The Breakfast Creek Hotel (Brekkie Creek) does the best steak in Australia (probably). It's famous for it's steak and also because one day in May 1999 Mikhail Gorbachev had lunch there - a well done fillet steak washed down with cabernet suavignon shiraz - sounds good huh? We had to check it out, and then go back for more as it was the best steak we'd had in Australia, so far. We are travelling worldwide trying to find a winner for the 'Best Steak in the World Award' and along with The Gaucho Grill in London, Brekkie Creek is a strong contender. It's recently been refurbished but had just opened when we went there and it's been done up nicely so there is a trendy bar inside with good cocktails and then a relaxed outdoor restaurant which just serves very good quality hunks of meat, yum.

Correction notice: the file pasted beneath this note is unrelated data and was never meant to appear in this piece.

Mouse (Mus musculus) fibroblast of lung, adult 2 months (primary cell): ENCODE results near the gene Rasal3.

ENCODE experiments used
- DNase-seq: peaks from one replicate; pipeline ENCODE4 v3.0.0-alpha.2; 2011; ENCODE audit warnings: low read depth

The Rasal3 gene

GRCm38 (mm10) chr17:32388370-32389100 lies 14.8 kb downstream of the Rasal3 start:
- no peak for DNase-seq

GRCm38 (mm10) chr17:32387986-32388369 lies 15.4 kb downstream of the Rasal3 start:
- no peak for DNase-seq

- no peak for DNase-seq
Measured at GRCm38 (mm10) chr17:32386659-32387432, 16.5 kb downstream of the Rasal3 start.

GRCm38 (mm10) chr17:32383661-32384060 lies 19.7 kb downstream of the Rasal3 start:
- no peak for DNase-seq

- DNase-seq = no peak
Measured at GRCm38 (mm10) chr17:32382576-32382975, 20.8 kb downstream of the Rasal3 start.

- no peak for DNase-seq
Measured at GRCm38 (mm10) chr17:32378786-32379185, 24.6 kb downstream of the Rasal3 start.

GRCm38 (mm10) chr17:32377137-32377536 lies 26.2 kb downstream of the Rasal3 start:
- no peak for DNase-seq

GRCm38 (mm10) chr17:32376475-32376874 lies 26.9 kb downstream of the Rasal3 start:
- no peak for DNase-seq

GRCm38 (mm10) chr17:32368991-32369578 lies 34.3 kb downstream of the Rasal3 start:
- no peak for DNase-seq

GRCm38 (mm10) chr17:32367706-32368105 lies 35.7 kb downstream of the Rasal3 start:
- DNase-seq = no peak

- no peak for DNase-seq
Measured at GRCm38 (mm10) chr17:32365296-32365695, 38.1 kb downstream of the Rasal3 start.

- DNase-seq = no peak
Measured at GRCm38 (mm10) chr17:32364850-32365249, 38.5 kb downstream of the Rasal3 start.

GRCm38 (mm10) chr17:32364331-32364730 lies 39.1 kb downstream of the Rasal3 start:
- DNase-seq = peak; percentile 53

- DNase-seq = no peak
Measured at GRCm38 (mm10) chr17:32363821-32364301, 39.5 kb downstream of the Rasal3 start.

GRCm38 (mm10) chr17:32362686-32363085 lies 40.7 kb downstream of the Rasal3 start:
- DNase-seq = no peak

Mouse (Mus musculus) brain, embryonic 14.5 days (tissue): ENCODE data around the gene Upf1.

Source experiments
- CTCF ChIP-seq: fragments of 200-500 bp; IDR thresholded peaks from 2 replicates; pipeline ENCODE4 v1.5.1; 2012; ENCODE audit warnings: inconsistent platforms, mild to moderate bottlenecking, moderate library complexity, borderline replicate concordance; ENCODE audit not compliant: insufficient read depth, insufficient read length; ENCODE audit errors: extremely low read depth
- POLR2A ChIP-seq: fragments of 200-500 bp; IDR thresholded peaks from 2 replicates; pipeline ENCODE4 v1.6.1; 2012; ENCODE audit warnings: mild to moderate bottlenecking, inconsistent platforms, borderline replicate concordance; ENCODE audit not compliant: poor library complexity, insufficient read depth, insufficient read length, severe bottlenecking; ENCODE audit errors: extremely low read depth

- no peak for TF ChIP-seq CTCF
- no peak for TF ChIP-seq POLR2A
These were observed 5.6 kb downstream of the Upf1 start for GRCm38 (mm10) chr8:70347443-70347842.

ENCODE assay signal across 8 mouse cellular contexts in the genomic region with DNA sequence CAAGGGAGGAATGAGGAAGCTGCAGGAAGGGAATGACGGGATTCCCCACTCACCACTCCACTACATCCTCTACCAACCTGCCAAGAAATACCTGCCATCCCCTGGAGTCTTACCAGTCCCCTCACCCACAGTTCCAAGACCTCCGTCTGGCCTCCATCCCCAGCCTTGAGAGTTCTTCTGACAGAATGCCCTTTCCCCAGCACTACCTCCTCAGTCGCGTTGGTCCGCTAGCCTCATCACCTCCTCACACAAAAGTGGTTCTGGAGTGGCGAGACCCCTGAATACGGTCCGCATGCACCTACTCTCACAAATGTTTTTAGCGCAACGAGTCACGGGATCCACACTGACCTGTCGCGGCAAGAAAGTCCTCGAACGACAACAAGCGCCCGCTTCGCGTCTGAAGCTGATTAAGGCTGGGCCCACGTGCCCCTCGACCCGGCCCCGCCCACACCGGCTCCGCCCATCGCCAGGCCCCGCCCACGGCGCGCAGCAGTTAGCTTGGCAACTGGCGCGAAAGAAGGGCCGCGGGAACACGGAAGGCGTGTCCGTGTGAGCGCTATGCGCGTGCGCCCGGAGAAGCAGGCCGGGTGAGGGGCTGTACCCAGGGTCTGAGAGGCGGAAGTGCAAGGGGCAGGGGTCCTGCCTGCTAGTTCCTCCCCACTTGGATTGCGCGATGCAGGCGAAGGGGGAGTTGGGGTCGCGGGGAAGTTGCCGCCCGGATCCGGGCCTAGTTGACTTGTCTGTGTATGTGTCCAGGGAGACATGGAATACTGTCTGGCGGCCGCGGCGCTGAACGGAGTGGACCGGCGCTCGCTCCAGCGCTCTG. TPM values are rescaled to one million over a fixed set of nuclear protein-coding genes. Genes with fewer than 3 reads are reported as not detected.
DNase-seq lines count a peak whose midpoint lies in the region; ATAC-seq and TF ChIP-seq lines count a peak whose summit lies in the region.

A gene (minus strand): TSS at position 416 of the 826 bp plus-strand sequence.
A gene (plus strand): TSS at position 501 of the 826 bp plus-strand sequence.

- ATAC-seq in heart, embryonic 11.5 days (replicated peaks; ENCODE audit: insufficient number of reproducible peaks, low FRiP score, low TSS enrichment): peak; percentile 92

Dreamworld is one of the theme parks on the Gold Coast, along with Seaworld, Wet 'n' Wild and Movie World. It has some awesome rides, the scarier they are the better - The Giant Drop (where you drop from a massive height so that it feels like you'll never reach the ground) and The Tower of Terror were the best but there were also some OK roller coasters. When Dreamworld opened we rushed in and onto the good rides, queueing for an hour for the popular ones and so by 3.30pm we'd done all the big rides which was lucky because there was a big thunderstorm and it tipped it down with rain. We went to watch the Bengal tigers being fed and they didn't look too chuffed by being out in the rain.